9. Reflecting on the period, Armstrong told SPIN magazine in 1999, "I couldn't go back to the punk scene, whether we were the biggest success in the world or the biggest failure ... The only thing I could do was get on my bike and go forward."
  10. Smith, RJ. "Top 90 Albums of the 90's." SPIN. August 1999.
  11. "Biography Channel - Green Day". Archived from the original on 2009-10-15. Retrieved 2008-07-28.
  12. "Green Day". Behind the Music. VH1, 2000.
  13. Coleman, Mark. "Insomniac." Rolling Stone. November 1995.
  14. 14.0 14.1 14.2 Di Perna, Alan. "Young, Loud, and Snotty Archived 2009-10-27 at the Wayback Machine." Guitar World. August 1996.
  15. Spitz, Marc. Nobody Likes You. New York: Hyperion, 2006. Pg. 128.
  16. "Green Day: Warning (2000): Reviews". Archived from the original on 2010-03-23. Retrieved 2008-07-29.
  17. Spitz, pg. 152.
  18. Hendrickson, Matt (2005). "Green Day — How the brats grew up, bashed Bush and conquered the world". Rolling Stone. Archived from the original on November 25, 2005. Retrieved November 24, 2005.
  19. "USA Today - People's Choice Award Winners". The Associated Press. Retrieved 2010-01-02.
  20. "Green Day's Grammy Awards Archived 2009-10-08 at the Wayback Machine" Grammy.com.
  21. "www.GreenDayAuthority.com". Archived from the original on 2011-03-13. Retrieved 2008-07-30.
  22. NMENME article retrieved October 8 2007
  23. "Kerrang! Top 50 albums of the 21st Century". Kerrang!. Bauer Media Group. 2009-08-05.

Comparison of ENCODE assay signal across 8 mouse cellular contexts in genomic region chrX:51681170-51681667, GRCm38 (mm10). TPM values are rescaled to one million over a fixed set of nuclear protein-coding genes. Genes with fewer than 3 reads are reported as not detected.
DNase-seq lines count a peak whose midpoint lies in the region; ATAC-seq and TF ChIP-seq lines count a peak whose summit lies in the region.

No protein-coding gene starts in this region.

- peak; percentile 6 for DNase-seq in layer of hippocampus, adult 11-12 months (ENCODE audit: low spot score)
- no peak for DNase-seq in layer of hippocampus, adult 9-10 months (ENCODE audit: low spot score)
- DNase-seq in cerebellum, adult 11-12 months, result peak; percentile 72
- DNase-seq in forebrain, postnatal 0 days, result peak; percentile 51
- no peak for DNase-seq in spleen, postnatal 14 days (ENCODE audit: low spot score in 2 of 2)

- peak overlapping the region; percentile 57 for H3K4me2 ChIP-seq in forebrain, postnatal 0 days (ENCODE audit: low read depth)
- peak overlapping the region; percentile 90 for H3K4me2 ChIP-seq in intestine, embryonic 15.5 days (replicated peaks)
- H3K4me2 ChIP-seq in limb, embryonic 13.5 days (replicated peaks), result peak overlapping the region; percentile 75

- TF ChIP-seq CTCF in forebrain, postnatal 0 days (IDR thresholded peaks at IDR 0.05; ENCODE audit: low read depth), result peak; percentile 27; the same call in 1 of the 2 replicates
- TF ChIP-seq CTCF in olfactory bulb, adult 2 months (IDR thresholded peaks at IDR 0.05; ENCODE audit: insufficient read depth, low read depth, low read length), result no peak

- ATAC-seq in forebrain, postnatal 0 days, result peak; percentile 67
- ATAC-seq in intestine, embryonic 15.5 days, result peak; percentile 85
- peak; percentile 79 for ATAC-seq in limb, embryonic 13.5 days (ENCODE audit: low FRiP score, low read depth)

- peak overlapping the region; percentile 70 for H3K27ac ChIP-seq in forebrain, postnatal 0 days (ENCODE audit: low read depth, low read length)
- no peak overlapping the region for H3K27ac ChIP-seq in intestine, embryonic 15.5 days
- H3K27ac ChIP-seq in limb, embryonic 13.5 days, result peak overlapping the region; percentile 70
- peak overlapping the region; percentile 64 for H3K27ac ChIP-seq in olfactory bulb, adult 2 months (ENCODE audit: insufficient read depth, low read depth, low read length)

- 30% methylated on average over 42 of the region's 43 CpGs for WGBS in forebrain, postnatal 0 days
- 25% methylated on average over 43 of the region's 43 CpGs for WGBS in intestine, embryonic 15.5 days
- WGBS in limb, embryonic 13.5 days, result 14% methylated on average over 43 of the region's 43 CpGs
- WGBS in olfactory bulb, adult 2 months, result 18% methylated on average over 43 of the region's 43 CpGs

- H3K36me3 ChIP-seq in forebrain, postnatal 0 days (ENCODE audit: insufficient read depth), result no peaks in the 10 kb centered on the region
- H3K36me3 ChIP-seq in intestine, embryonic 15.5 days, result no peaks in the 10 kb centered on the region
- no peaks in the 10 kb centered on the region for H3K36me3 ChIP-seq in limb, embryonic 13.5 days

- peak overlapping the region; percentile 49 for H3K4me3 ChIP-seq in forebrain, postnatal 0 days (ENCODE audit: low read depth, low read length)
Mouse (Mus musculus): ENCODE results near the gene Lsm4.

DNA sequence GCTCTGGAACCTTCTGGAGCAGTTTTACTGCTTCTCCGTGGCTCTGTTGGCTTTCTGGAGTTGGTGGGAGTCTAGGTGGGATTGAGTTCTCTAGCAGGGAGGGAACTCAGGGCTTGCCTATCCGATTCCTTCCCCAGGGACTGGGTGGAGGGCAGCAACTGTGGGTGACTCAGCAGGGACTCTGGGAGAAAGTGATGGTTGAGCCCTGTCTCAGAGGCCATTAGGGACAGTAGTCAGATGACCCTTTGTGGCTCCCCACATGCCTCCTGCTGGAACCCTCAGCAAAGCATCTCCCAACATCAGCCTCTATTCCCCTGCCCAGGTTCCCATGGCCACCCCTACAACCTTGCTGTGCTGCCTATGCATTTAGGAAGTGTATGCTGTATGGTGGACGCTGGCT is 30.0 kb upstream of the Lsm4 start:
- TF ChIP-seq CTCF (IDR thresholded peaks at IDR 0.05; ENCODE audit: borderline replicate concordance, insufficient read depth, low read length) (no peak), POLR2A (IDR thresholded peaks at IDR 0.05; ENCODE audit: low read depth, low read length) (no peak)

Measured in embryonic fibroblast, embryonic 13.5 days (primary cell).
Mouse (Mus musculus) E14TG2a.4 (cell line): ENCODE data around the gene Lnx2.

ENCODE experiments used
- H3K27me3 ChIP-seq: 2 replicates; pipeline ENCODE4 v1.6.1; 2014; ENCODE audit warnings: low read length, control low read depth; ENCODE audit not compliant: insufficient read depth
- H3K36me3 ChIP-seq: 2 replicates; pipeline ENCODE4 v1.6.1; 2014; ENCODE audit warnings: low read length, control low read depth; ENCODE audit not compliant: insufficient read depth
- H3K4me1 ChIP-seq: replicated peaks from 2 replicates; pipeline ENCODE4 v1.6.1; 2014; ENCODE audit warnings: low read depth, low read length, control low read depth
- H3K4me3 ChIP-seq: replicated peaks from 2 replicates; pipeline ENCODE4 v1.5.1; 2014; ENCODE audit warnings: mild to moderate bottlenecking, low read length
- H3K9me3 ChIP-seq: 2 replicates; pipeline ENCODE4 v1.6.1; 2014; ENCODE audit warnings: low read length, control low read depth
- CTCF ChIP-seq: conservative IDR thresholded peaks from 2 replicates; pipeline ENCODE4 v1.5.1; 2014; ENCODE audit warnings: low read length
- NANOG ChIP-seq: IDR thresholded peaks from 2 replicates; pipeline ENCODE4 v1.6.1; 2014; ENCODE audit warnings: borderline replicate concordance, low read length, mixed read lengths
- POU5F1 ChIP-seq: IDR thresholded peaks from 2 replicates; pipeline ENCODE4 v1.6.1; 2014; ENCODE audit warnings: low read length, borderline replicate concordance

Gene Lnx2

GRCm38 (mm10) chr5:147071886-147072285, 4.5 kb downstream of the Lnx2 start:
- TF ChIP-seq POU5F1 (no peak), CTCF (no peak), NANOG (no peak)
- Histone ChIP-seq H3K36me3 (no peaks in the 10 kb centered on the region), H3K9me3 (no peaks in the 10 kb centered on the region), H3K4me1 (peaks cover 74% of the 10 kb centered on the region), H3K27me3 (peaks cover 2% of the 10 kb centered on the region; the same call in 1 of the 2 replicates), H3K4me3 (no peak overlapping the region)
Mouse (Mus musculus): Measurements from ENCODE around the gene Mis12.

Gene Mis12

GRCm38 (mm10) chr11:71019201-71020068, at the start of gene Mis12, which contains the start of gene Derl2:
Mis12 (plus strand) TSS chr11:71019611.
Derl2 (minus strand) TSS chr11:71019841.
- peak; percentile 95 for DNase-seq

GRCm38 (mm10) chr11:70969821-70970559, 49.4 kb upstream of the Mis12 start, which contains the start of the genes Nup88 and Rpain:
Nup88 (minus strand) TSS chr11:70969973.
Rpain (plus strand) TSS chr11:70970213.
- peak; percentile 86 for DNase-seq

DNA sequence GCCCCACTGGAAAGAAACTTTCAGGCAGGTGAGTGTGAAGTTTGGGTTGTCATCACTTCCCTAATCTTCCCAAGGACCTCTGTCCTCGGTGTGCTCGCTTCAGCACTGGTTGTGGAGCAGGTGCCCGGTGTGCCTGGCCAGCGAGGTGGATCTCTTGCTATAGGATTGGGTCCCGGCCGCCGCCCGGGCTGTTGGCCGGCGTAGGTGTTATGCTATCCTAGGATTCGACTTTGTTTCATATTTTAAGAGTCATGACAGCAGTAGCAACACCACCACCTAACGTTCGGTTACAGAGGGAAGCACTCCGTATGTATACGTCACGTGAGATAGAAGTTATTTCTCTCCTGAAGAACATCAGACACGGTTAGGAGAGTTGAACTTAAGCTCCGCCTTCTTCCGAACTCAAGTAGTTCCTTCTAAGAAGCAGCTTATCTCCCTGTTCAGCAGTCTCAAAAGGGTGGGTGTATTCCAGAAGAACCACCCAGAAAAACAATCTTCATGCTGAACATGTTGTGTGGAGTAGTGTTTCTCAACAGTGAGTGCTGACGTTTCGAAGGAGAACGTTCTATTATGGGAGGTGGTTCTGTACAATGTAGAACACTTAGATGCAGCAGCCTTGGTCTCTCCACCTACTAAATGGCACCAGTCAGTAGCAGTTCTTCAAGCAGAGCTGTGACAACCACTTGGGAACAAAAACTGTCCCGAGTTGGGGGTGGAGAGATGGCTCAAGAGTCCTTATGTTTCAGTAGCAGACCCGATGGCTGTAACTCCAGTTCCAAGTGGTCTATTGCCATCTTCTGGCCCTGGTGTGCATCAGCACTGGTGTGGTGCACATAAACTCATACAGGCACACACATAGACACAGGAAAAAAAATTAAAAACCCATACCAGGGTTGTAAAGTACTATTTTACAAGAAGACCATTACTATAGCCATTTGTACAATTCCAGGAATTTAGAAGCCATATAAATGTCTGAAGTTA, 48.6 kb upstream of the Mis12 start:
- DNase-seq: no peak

24. "THE TOP 100 GREATEST ALBUMS OF THE DECADE". NME. Retrieved 2009-12-10.
  25. "100 Best Albums of the Decade: #22-#21". Rolling Stone. 2009-12-09. Archived from the original on 2009-12-13. Retrieved 2009-12-10.
  26. James Montgomery (2008-10-14). "Green Day Are In The Studio With Butch Vig For New Album, Online Video Confirms". MTV News. Archived from the original on 2008-10-17. Retrieved 2010-01-03.
  27. Jonathan Cohen (2008-10-14). "Green Day in studio with Nirvana producer". Reuters. Archived from the original on 2008-10-18. Retrieved 2010-01-03.
  28. "Green Day recording at studio Oct 9". GreenDayStuff. 2008-10-21. Retrieved 2008-10-09.
  29. "Green Day unveil new album release date". idiomag. 2009-03-27. Retrieved 2009-03-30.
  30. Krist Novoselic: 21st-Century Breakdown Is Green Day at Their Best, archived from the original on 2009-05-22, retrieved 2009-05-27
  31. "Green Day: 21st Century Breakdown (2009): Reviews". Metacritic. Archived from the original on 2009-05-18. Retrieved 2009-07-30.
  32. "Green Day Realize They Are Not Really the 99 Percent". Spin. 20 June 2012. Retrieved June 12, 2015.
  33. "Turning Green Day's 'American Idiot' into a rock opera". Los Angeles Times. 13 September 2009. Retrieved June 12, 2015.
  34. Abbey, Cherie D., ed. (September 2002). "Aaron Carter 1987-". Biography Today Vol. 11 No. 3. Omnigraphics, Inc. p. 17. ISBN 0-7808-0499-6.
  35. "GeekStinkBreath.net - "Behind Green Day"". Archived from the original on 2010-08-16. Retrieved 2008-07-29.

Other websites[change | change source]